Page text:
Qualcomm Granted Injunction Against Apple In Germany: iPhone 7 & 8 Sales Suspended in Apple Storesby Andrei Frumusanu on December 20, 2018 12:00 PM EST
Today Qualcomm was granted an injunction against Apple, allowing for a ban of certain iPhone models in Germany. The announcement comes only a little over a week after a Chinese court ruled in a similar fashion against Apple, on the case that the company is infringing Qualcomm patents.
The case in Germany is on the matter of infringing certain patents that cover the functioning of envelope tracking (ET). ET is a key component in the RF front-end of a cellular system, and its usage notably increases the power efficiency of the system by avoiding unnecessary losses on the side of the power amplifier.
Qualcomm claims Apple’s implementation in certain devices infringes on their patents – in this case we’re talking about international models of the iPhone 7 and iPhone 8 which rely on Intel modems and a Qorvo ET chip.
The ban is currently not yet active, as Qualcomm will need to post a bond of €668.4m before the order can be enforced. Meanwhile, Apple is naturally appealing the injunction. The interesting aspect here is that Apple is removing the iPhone 7 & 8 from its stores in Germany, although this doesn’t mean that the phones won’t be available anymore as they will remain on sale through their resellers. Apple’s statements, as quoted by Reuters:
“We are of course disappointed by this verdict and we plan to appeal,”
“All iPhone models remain available to customers through carriers and resellers in 4,300 locations across Germany. During the appeal process, iPhone 7 and iPhone 8 models will not be available at Apple’s 15 retail stores in Germany. iPhone XS, iPhone XS Max and iPhone XR will remain available in all our stores.”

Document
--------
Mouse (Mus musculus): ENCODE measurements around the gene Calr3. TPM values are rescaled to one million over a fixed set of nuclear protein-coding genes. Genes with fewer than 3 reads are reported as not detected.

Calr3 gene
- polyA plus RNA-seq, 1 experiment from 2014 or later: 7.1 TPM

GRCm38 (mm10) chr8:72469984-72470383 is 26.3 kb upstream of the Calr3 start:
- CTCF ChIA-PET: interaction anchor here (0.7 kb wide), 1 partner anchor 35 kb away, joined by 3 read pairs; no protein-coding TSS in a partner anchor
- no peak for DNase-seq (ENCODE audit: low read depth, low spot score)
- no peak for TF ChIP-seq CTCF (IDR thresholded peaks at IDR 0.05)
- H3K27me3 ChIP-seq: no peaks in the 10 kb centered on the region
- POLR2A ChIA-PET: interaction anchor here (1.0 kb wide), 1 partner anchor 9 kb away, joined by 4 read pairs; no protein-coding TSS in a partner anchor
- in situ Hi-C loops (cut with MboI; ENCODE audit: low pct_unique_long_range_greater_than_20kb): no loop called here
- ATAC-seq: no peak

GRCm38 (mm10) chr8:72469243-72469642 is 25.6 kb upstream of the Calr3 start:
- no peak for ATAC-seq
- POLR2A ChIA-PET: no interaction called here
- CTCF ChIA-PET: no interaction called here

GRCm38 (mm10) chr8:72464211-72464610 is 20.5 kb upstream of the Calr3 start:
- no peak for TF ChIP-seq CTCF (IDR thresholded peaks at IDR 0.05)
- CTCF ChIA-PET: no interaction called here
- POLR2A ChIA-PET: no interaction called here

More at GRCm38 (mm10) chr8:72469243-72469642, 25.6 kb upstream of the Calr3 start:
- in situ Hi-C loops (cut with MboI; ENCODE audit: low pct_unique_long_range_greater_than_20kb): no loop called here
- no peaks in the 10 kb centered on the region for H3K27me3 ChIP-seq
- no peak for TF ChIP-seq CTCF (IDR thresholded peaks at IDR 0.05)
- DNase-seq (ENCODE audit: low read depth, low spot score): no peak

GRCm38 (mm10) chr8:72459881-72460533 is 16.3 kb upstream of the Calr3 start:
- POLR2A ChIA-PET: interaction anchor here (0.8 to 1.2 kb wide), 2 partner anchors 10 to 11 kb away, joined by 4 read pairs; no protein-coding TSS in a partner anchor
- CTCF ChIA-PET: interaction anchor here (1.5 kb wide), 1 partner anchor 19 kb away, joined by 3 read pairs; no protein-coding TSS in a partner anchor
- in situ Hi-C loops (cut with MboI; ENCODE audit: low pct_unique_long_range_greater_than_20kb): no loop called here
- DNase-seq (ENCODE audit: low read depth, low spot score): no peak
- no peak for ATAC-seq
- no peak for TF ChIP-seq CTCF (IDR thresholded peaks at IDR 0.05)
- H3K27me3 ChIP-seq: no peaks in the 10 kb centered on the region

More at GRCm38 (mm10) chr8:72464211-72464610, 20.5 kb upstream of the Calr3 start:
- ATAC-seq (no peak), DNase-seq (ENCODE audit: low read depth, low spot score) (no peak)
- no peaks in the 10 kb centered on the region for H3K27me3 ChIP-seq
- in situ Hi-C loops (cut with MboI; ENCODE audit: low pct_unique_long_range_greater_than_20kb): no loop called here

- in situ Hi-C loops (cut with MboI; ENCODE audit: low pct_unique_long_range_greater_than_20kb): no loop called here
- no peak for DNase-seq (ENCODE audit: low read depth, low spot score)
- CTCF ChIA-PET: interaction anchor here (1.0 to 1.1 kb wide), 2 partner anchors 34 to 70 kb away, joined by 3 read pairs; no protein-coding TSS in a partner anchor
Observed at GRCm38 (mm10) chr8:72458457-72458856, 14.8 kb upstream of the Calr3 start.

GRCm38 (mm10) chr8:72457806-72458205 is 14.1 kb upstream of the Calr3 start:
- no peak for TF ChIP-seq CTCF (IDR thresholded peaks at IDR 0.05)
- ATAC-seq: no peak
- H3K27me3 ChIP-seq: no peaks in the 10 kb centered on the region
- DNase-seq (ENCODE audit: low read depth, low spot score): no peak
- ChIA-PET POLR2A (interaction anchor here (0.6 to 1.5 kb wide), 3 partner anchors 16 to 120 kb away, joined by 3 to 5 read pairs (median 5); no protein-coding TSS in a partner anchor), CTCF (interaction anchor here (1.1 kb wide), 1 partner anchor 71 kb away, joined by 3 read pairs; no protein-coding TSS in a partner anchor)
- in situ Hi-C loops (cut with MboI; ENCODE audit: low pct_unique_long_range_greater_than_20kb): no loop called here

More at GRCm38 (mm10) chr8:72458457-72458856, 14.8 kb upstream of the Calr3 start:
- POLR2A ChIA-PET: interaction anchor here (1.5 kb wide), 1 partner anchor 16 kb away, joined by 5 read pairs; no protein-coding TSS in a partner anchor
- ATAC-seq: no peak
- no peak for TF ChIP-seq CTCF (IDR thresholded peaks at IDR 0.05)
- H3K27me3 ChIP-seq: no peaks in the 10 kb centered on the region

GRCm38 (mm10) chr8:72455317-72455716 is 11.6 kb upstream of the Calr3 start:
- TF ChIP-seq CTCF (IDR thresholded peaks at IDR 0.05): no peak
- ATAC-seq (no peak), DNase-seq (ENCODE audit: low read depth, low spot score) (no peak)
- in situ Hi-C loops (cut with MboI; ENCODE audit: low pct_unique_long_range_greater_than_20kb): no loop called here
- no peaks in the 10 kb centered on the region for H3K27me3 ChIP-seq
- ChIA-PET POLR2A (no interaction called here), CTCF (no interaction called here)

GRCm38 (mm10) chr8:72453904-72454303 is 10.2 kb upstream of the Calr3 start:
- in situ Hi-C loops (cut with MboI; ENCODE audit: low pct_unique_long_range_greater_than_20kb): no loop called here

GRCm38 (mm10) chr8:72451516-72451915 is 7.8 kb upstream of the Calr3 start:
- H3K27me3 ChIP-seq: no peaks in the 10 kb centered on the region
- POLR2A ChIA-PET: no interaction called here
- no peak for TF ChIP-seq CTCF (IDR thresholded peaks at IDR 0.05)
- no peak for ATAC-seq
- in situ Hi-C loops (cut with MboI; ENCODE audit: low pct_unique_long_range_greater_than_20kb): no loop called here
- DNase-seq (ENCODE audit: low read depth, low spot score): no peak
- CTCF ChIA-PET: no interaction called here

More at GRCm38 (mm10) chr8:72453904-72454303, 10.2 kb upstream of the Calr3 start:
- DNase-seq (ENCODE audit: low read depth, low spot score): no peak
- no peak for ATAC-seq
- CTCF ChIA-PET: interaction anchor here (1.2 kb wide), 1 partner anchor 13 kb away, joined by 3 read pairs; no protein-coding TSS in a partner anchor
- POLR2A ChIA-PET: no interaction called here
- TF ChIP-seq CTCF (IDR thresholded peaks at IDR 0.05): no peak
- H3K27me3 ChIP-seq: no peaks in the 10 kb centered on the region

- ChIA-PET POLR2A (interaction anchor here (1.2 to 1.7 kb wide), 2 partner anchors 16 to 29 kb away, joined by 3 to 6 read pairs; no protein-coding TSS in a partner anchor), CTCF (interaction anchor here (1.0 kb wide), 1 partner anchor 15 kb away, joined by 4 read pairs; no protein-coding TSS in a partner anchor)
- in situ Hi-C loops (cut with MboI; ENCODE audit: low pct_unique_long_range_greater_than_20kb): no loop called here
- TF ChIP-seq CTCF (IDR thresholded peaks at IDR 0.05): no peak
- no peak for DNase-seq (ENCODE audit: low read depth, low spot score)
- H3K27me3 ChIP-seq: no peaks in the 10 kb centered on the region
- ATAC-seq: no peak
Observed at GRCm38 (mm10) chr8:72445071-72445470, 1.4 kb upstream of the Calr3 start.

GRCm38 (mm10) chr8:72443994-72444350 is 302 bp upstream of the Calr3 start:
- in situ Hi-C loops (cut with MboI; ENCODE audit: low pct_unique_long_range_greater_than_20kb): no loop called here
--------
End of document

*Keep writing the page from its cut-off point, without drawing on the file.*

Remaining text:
Qorvo chief intellectual property counsel also disputes the court’s findings:
“We believe our envelope tracking chip does not infringe the patent in suit, and the court would have come to a different conclusion if it had considered all the evidence,”
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Raqia - Sunday, December 23, 2018 - linkCorrection: Costs to the public are lower and the pace of improvements are higher as a result than with a closed licensing scheme like x86 which still only consists of Intel and AMD with Intel maintaining 60% margins without nearly the pace of innovation as you would see in the ultramobile space. ...
Spunjji - Monday, December 24, 2018 - linkWow. So a chunk of their argument boils down to "we like our phones to be expensive and it's unfair that you want a larger cut because of that"? Very cute. I get that they must feel like they're subsidising the rest of the industry, but nobody forced them to price their phones the way they do.